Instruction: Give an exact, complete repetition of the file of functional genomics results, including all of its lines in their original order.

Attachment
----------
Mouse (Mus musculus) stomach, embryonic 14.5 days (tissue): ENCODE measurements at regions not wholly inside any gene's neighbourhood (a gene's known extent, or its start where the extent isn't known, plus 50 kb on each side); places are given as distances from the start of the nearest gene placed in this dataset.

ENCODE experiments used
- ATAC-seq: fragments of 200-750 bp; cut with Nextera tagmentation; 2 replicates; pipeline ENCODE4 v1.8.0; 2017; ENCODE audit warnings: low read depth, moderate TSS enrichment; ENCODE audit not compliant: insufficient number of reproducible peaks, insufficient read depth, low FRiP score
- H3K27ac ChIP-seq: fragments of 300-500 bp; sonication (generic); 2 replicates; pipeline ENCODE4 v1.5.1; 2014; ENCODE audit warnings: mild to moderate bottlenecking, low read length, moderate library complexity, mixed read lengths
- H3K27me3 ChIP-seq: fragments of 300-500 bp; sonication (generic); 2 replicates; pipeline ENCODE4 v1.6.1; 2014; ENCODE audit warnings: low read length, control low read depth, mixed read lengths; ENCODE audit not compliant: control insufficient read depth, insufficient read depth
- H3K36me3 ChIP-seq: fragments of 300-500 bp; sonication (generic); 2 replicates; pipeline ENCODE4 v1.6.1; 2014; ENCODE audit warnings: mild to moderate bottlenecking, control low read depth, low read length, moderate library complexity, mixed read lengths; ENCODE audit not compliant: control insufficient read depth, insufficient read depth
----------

Mouse (Mus musculus) stomach, embryonic 14.5 days (tissue): ENCODE measurements at regions not wholly inside any gene's neighbourhood (a gene's known extent, or its start where the extent isn't known, plus 50 kb on each side); places are given as distances from the start of the nearest gene placed in this dataset.

ENCODE experiments used
- ATAC-seq: fragments of 200-750 bp; cut with Nextera tagmentation; 2 replicates; pipeline ENCODE4 v1.8.0; 2017; ENCODE audit warnings: low read depth, moderate TSS enrichment; ENCODE audit not compliant: insufficient number of reproducible peaks, insufficient read depth, low FRiP score
- H3K27ac ChIP-seq: fragments of 300-500 bp; sonication (generic); 2 replicates; pipeline ENCODE4 v1.5.1; 2014; ENCODE audit warnings: mild to moderate bottlenecking, low read length, moderate library complexity, mixed read lengths
- H3K27me3 ChIP-seq: fragments of 300-500 bp; sonication (generic); 2 replicates; pipeline ENCODE4 v1.6.1; 2014; ENCODE audit warnings: low read length, control low read depth, mixed read lengths; ENCODE audit not compliant: control insufficient read depth, insufficient read depth
- H3K36me3 ChIP-seq: fragments of 300-500 bp; sonication (generic); 2 replicates; pipeline ENCODE4 v1.6.1; 2014; ENCODE audit warnings: mild to moderate bottlenecking, control low read depth, low read length, moderate library complexity, mixed read lengths; ENCODE audit not compliant: control insufficient read depth, insufficient read depth